Moreover, firms like Wal-Mart may be worried about the risk of damage to their corporate reputations if they’re labeled as living-wage laggards.
But if wages may finally be on the rise, even at the low end, it’s important to keep the context in view.
Since the 1970s, average weekly earnings have stalled out, on an inflation-adjusted basis, for workers in the bottom quarter of the pay spectrum. In the middle of the spectrum, weekly earnings have grown but only modestly, from $733 per week back then to $791 in 2014. That amounts to well below half a percent growth per year.
The long-term causes include global competition in the labor market and declining union bargaining power, many economists say.
What can be done to bend the arc upward?
The biggest solution is simply strong economic growth – with an emphasis on more high- and middle-skill jobs rather than low-wage ones. This could include corporate tax reform that draws more investment “onshore” and better job training.
The problem, by the way, isn’t that the US is only creating low-wage jobs. An analysis by the liberal Economic Policy Institute found that over the past year, the economy has been adding high-, low-, and middle-wage jobs “in proportion to the rate that those jobs already exist in the economy.”
Many economists believe that minimum-wage hikes can be part of the answer for low-income families struggling to pay their bills – with the income benefits outweighing some reduction in hiring when the wage is raised.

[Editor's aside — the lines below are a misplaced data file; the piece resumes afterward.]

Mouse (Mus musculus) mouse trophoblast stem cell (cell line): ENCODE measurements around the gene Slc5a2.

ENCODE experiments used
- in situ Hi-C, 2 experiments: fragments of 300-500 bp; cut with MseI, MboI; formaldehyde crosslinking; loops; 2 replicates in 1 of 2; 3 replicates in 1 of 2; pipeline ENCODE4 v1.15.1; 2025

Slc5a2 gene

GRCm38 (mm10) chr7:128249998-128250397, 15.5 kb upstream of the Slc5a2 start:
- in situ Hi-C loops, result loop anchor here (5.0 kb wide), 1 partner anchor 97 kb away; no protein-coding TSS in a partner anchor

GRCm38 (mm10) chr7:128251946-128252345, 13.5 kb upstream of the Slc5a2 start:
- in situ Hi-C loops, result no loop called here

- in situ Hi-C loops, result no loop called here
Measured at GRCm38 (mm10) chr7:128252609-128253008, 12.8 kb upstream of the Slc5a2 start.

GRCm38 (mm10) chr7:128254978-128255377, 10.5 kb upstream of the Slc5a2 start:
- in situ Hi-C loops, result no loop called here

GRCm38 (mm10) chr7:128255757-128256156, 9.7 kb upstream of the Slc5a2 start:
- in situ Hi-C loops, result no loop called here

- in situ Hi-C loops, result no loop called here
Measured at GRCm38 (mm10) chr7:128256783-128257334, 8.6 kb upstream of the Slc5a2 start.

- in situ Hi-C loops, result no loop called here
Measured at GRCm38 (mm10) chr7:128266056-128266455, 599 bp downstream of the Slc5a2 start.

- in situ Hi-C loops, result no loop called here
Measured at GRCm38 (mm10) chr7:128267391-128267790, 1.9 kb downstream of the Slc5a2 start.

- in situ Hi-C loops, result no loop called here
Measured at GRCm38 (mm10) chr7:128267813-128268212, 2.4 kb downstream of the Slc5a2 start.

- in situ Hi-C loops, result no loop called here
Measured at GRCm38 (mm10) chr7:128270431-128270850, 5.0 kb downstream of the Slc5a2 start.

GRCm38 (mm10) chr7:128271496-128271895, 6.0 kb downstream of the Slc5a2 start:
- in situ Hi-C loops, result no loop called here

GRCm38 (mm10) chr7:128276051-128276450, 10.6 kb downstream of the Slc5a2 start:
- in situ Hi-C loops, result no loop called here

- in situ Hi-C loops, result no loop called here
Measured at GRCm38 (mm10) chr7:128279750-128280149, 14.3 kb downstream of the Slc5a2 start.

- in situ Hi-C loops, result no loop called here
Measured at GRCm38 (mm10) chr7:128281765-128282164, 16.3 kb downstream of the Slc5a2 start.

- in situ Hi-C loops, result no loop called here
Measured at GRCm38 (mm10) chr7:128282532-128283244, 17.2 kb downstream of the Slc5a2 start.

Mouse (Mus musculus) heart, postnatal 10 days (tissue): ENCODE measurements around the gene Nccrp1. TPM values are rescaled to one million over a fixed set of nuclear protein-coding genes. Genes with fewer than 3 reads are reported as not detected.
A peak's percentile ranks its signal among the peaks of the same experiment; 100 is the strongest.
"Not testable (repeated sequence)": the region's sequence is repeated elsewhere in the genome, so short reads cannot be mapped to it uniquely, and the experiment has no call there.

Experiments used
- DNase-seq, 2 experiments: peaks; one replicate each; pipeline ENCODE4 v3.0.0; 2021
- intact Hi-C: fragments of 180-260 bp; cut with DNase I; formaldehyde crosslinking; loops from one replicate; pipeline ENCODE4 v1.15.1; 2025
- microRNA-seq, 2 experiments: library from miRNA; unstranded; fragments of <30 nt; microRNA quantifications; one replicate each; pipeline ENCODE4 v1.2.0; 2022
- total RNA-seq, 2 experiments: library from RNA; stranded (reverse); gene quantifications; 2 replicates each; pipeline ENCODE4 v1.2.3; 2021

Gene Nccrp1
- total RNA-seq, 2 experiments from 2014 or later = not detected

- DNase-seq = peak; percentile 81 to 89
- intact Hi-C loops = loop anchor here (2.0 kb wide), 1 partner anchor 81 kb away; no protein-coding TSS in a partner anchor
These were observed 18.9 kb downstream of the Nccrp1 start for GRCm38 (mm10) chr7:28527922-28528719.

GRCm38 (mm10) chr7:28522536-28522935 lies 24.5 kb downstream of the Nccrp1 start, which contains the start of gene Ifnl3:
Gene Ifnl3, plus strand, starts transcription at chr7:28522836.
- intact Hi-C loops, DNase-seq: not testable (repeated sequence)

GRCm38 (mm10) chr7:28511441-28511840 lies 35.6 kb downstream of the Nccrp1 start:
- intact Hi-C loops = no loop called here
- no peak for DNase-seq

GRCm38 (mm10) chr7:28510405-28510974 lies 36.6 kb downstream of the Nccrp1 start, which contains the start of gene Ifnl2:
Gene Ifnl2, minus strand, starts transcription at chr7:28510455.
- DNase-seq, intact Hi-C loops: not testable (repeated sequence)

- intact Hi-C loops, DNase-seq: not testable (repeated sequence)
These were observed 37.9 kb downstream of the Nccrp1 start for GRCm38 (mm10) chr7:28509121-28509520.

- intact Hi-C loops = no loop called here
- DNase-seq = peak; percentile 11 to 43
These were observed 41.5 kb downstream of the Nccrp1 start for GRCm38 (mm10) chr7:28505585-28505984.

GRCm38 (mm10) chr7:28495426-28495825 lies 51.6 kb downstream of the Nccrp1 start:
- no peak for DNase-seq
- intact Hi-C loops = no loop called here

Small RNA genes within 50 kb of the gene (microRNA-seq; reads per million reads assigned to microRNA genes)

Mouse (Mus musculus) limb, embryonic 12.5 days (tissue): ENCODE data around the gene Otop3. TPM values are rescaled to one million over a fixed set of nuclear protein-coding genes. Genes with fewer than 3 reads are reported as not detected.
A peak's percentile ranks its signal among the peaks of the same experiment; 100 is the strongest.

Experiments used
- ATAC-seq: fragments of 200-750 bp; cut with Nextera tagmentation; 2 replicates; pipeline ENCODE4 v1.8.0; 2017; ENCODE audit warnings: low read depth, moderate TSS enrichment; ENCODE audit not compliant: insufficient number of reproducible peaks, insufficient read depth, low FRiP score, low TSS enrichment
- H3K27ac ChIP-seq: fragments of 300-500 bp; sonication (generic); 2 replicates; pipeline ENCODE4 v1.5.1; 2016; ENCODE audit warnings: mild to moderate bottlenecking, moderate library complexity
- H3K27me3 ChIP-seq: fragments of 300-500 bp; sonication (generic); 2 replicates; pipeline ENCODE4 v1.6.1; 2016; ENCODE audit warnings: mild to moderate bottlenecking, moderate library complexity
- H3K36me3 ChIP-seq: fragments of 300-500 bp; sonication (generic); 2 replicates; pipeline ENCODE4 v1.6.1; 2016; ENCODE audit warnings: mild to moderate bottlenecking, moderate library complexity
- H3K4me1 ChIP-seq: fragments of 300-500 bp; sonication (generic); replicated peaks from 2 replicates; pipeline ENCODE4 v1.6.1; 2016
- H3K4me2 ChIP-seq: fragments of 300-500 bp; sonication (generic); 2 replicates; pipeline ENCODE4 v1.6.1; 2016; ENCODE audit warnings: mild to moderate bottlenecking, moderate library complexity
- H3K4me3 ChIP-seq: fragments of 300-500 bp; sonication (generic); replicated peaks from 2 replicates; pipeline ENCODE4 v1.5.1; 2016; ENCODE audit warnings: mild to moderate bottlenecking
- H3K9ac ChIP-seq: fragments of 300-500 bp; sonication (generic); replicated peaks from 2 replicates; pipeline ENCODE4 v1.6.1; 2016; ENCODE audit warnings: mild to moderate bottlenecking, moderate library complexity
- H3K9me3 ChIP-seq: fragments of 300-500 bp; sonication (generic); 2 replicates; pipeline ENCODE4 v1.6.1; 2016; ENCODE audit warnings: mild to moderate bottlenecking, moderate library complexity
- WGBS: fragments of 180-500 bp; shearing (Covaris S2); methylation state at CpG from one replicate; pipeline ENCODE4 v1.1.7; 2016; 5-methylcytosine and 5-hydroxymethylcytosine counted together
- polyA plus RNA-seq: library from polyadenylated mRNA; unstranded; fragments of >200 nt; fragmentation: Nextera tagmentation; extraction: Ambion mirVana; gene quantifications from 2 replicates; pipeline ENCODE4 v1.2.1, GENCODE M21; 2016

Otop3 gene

It’s not a one-step panacea for the job market. Recent government data on state economies bear this out. Some states that have had higher-than-federal minimum wages in place since 2012 have seen above average growth in worker earnings between 2012 and 2014. But those states (Oregon and Washington) are balanced by others (California, Connecticut, Illinois) that have underperformed on both wages and joblessness.
Still, policies like the minimum wage can help address what many Americans sees as an important problem: the widening gap between the well off and people of low or middle income levels. Other ideas could address this gap while also potentially expanding the number of people who can find jobs. Targeted wage subsidies, for example, could give employers an incentive to hire more people (with the government covering part of the paycheck to ensure a decent wage).
Investing more in infrastructure could be a double win. The US would employ more people now, and reap the job-amplifying benefits of better roads, transit systems, or schools.
Another key question, raised by Friday’s job numbers, is Federal Reserve policy. Some economists say the Fed could start raising interest rates as early as September, to ensure that inflationary pressures don’t build in the economy. But both within the central bank and outside, others say that inflation remains below the Fed’s 2 percent annual target and that there’s still plenty of slack left in the job market. In that view, the priority should be on keeping interest rates low and seeking full employment for the economy – with the better wages those policies can bring.